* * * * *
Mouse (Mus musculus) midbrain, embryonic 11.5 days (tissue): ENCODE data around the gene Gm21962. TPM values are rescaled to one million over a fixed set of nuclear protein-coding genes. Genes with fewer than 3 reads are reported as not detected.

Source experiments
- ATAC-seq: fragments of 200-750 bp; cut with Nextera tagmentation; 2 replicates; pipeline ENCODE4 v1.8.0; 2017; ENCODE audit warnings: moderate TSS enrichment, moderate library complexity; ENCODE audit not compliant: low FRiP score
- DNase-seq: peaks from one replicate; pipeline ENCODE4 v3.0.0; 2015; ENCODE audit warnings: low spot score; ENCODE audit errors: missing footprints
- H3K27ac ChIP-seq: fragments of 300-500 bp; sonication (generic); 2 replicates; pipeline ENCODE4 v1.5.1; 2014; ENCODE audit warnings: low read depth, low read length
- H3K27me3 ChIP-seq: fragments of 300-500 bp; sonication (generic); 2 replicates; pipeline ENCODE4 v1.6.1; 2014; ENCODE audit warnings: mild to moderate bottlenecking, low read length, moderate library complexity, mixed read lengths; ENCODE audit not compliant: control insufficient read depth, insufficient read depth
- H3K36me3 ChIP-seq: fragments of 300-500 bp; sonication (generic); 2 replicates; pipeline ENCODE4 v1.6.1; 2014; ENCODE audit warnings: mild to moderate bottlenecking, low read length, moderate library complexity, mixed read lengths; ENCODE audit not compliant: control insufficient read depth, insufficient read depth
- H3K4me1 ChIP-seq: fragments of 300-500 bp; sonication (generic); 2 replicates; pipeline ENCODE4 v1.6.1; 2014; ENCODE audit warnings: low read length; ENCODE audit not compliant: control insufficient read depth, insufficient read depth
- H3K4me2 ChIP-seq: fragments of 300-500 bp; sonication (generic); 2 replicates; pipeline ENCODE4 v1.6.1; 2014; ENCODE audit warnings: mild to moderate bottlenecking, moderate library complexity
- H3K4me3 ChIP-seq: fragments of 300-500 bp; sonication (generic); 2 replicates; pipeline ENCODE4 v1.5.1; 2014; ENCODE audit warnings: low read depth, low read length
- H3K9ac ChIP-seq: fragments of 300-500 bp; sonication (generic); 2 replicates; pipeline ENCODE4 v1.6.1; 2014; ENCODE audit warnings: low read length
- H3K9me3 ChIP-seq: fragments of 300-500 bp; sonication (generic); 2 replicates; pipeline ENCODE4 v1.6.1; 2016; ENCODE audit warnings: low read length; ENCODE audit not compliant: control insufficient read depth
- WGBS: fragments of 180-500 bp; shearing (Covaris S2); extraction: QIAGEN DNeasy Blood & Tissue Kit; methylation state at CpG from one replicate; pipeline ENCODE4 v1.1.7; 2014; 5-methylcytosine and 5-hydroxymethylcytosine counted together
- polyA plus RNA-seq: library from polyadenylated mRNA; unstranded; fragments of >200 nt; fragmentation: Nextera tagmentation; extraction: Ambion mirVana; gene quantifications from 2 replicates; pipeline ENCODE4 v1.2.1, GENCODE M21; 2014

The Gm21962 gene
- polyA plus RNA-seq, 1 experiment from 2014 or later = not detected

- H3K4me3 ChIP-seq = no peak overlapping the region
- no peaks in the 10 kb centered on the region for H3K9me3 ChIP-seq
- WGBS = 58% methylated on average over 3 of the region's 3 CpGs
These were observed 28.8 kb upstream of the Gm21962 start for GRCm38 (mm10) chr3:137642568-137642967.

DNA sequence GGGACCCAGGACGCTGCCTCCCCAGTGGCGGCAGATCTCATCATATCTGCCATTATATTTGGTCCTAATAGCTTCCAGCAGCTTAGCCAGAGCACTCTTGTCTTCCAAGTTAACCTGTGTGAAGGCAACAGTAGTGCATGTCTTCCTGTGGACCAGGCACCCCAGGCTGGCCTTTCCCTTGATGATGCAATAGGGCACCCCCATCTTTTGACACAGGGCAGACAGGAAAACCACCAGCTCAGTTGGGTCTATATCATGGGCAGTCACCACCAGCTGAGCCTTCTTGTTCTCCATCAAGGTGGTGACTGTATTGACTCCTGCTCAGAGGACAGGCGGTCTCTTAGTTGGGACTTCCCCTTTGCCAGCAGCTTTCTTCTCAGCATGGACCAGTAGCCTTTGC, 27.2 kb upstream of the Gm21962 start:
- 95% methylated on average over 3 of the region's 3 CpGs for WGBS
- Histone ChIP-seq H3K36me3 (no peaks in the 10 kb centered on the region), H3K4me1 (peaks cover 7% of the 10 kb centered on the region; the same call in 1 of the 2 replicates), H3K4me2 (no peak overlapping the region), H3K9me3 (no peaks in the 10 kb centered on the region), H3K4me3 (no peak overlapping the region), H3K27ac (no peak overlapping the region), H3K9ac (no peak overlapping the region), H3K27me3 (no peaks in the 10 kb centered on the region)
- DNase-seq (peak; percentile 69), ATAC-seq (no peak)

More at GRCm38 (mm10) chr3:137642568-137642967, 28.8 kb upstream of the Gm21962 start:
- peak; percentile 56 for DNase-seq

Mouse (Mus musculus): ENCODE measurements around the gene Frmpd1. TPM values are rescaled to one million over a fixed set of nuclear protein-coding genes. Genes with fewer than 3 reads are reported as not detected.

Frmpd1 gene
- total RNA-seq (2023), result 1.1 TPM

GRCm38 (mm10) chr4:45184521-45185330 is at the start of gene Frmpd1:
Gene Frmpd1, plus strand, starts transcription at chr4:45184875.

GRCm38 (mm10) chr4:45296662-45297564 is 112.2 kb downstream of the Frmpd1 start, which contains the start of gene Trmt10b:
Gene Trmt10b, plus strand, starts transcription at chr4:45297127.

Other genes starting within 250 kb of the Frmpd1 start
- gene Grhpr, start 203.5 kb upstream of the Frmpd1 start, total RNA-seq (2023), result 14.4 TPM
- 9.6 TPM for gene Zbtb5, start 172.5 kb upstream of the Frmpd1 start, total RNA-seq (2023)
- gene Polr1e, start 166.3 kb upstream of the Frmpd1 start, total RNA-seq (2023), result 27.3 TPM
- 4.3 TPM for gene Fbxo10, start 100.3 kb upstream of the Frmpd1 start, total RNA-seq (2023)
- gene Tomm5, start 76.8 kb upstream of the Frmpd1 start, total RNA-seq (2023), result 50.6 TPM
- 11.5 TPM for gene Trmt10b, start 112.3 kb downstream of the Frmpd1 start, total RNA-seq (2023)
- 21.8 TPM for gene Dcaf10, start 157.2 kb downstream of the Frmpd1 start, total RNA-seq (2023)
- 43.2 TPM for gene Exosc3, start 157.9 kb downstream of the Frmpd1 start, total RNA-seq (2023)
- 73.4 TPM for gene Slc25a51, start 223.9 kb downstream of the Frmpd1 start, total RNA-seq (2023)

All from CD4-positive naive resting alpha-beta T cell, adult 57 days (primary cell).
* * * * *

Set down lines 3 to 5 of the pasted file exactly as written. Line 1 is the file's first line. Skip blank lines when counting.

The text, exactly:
- ATAC-seq: fragments of 200-750 bp; cut with Nextera tagmentation; 2 replicates; pipeline ENCODE4 v1.8.0; 2017; ENCODE audit warnings: moderate TSS enrichment, moderate library complexity; ENCODE audit not compliant: low FRiP score
- DNase-seq: peaks from one replicate; pipeline ENCODE4 v3.0.0; 2015; ENCODE audit warnings: low spot score; ENCODE audit errors: missing footprints
- H3K27ac ChIP-seq: fragments of 300-500 bp; sonication (generic); 2 replicates; pipeline ENCODE4 v1.5.1; 2014; ENCODE audit warnings: low read depth, low read length